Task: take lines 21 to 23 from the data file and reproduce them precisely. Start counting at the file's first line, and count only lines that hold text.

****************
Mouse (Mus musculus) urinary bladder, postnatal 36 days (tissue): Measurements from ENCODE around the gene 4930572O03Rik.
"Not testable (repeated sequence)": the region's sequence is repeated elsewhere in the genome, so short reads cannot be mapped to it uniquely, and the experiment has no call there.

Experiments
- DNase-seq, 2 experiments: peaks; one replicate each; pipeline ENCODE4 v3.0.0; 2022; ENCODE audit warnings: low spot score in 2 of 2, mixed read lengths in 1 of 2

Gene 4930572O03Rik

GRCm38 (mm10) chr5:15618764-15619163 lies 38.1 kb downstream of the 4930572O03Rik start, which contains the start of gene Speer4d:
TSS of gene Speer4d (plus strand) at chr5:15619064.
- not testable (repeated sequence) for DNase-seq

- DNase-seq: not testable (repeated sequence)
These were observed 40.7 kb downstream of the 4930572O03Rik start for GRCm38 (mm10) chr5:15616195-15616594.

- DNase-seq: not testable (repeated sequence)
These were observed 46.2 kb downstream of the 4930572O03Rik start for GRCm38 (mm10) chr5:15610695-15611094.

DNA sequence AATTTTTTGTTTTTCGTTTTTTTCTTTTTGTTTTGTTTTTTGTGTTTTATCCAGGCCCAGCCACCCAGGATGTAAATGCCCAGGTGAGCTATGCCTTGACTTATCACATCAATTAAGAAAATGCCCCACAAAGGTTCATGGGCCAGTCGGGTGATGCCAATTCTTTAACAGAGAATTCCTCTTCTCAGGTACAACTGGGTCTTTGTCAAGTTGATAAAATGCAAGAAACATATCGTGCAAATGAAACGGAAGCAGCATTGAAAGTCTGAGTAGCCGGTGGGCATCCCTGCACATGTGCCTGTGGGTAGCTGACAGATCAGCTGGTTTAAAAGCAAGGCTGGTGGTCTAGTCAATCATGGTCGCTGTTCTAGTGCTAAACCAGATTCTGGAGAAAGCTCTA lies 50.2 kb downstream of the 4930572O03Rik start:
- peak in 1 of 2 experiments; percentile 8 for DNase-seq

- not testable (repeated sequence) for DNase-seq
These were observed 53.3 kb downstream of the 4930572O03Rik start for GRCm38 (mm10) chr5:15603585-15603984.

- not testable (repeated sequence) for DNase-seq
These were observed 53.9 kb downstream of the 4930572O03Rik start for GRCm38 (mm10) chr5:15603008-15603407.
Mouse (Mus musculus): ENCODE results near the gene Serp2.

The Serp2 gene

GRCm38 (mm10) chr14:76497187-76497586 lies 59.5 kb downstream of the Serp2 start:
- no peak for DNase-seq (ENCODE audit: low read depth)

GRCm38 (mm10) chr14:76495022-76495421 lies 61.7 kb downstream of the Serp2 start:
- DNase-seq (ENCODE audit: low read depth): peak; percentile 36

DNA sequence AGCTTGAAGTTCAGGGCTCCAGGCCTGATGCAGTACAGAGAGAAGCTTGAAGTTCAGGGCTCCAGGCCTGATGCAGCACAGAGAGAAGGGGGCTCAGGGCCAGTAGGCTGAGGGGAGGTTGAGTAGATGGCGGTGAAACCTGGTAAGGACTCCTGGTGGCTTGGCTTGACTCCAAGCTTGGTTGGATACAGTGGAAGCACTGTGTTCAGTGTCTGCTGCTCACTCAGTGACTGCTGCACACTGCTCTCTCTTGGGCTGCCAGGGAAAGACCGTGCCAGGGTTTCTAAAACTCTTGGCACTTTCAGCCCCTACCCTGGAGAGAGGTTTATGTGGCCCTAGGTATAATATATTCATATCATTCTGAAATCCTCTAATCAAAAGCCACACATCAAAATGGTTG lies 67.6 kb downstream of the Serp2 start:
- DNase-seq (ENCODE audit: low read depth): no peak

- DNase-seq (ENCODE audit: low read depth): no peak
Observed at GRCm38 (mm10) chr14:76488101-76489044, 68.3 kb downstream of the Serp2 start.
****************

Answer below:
GRCm38 (mm10) chr14:76497187-76497586 lies 59.5 kb downstream of the Serp2 start:
- no peak for DNase-seq (ENCODE audit: low read depth)

GRCm38 (mm10) chr14:76495022-76495421 lies 61.7 kb downstream of the Serp2 start: